Right-wing populist nationalist Jair Bolsonaro, of the confusingly named Social Liberal Party, sweeps to victory as Brazil’s new president-elect, winning 56% of the votes in the runoff election against left-wing candidate Fernando Haddad. Brazil being the world’s fifth most-populous country (#2 in the Western Hemisphere), this is certainly a result worth noting.

Bolsonaro’s campaign slogan: “Brazil above everything, God above everyone.”

Andrew Fishman reports in The Intercept:

Bolsonaro, who has taken aim at the media throughout his campaign, chose to make his first statement after the election via Facebook Live, rather than a press conference. “We could not continue to flirt with socialism, communism, populism, and the extremism of the left,” he said. The broadcast was picked up by major TV networks, but repeatedly froze due to connection issues.

Brian Winter of Americas Quarterly provides a useful rundown of what, in his estimation, Bolsonaro’s victory means:

1. Bloodshed.

If there’s one thing Bolsonaro’s supporters and critics tend to agree on, it’s that upcoming months will bring an onslaught of death in Brazilian cities.

This is after all Bolsonaro’s number-one policy priority: relaxing laws and rules for security forces, allowing them to shoot first and ask questions later (to an even greater extent than today, considering police already kill 5,000 people per year). The goal is to intimidate or kill drug dealers, thieves and other criminals – and thus reverse the inexorable rise in crime since democracy returned to Brazil in 1985.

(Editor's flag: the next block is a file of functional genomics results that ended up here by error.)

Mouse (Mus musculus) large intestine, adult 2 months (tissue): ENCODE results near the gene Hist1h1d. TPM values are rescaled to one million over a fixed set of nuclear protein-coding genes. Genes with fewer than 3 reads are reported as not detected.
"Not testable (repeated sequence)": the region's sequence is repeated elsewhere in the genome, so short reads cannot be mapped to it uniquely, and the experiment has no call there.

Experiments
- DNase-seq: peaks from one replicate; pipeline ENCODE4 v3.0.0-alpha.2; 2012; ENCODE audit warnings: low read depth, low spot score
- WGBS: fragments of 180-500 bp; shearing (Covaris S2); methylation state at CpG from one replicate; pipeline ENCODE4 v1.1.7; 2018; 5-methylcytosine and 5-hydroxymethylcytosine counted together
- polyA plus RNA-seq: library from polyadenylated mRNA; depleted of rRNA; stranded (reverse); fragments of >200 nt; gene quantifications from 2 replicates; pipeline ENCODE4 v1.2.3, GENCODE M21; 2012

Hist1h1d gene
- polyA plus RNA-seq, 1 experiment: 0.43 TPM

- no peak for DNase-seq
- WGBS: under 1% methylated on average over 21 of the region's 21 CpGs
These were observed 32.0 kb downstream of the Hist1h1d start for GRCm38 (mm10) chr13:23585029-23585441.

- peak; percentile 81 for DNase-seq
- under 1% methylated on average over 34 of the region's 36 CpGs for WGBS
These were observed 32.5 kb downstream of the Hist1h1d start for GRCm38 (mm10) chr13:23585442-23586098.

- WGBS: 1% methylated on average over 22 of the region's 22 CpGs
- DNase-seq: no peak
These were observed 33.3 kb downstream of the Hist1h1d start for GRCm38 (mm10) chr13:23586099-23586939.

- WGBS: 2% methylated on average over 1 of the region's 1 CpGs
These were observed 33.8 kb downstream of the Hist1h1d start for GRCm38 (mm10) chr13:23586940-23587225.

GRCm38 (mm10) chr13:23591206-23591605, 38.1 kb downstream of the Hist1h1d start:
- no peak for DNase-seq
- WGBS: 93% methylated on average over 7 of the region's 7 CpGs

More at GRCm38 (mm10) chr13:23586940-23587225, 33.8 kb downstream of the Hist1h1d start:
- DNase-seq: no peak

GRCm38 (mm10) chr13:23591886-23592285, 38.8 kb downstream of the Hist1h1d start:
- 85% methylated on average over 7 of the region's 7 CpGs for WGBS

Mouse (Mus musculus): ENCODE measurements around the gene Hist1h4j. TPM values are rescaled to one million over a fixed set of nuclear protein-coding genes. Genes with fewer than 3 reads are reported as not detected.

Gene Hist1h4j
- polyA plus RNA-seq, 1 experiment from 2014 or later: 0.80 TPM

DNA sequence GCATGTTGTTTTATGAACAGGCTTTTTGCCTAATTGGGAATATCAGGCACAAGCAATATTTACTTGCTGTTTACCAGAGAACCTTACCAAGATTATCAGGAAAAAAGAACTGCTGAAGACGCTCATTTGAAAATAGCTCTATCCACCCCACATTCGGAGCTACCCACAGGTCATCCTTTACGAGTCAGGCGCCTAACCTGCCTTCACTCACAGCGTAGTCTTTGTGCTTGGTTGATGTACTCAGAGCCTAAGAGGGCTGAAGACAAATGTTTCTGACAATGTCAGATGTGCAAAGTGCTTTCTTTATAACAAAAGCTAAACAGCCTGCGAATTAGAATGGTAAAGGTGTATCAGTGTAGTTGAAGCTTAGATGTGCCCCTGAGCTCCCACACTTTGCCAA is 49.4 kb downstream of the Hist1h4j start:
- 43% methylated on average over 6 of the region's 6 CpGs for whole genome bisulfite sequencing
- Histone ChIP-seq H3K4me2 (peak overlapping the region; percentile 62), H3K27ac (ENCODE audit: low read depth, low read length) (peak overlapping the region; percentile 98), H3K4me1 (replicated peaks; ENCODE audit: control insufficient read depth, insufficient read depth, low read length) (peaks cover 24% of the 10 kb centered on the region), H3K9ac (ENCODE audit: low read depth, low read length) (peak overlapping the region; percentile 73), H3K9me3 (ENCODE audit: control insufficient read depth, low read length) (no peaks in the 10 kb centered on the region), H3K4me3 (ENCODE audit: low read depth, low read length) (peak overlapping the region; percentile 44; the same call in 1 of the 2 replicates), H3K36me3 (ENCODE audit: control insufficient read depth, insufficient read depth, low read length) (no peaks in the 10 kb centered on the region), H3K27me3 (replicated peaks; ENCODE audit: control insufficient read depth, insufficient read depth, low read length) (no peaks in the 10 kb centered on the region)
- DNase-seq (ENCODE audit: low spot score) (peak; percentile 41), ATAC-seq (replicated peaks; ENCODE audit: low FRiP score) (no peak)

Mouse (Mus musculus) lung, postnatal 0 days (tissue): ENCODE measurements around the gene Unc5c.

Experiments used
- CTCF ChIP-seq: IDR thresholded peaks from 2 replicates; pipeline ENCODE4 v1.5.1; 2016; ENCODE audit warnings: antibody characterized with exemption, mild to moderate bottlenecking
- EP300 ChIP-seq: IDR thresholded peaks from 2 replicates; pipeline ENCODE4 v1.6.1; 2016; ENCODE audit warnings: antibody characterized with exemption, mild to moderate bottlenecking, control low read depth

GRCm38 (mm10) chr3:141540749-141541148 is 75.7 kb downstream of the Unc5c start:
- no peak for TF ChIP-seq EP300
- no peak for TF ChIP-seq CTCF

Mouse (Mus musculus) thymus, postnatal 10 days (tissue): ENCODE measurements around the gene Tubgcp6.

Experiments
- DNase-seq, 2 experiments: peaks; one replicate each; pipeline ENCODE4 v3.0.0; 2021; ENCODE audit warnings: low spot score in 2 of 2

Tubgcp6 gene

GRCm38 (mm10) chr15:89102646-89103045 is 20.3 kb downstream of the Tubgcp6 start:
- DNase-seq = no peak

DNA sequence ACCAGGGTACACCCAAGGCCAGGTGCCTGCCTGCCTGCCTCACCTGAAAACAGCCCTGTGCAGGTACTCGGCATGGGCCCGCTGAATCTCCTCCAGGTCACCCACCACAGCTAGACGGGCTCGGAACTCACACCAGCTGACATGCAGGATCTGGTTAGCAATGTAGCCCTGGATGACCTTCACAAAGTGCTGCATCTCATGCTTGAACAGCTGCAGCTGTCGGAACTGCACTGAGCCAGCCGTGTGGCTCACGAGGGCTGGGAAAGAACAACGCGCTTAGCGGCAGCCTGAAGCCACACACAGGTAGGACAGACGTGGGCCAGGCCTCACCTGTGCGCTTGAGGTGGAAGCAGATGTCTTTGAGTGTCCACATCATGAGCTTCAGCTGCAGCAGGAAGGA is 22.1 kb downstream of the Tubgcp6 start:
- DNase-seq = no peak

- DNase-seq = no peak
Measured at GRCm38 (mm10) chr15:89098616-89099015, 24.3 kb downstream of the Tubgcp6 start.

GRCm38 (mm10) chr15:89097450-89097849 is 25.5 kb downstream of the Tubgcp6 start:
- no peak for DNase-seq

Bolsonaro sounds like a Brazilian Duterte. Of course, Brazil already has plenty of bloodshed, with “a homicide epidemic that killed a record 63,880 people in 2017,” as Winters notes.

2. Pro-business economic policy. […]

3. Near-total alignment with the Trump administration.

As stated above, the United States has become a kind of North Star for Bolsonaro and his acolytes – so much so that the candidate even saluted the American flag and chanted “USA! USA!” with the crowd at a campaign event in Miami last October.

This would have been career suicide for virtually any other Brazilian candidate over the past 30 years. But in today’s climate, supporting the U.S. has become a kind of code for rejection of the ideological left, which governed Brazil from 2003-16 and led the country into its current disaster. […]

This will play well with Bolsonaro’s base, and put Brazil more firmly in line with other South American governments. Argentina, Colombia, Chile and (arguably) Peru are also now run by center-right presidents who have aligned themselves with Trump, although with less enthusiasm than Bolsonaro likely will.

4. Erosion of democracy and its norms.

Here, again, there can be no mistake – Bolsonaro despises democracy, at least the version that has been practiced in Brazil over the past 30 years.

And the promised End of History, having failed to arrive everywhere from Cambodia to Spain, continues to recede into the misty distance…

Having said that:

It’s worth mentioning that he may not have to [ignore or trample democratic practices and norms to get his way]. The outcome of Sunday’s election means Bolsonaro will be dealing with a far more pliant Congress than previously expected, especially if he wins the runoff by a healthy margin and has a strong mandate. Much of the judiciary may also support him.

Here’s Reuters on Bolsonaro’s policy platform.

Bolsonaro Facebook

President-Elect Bolsonaro makes first public statement on Facebook Live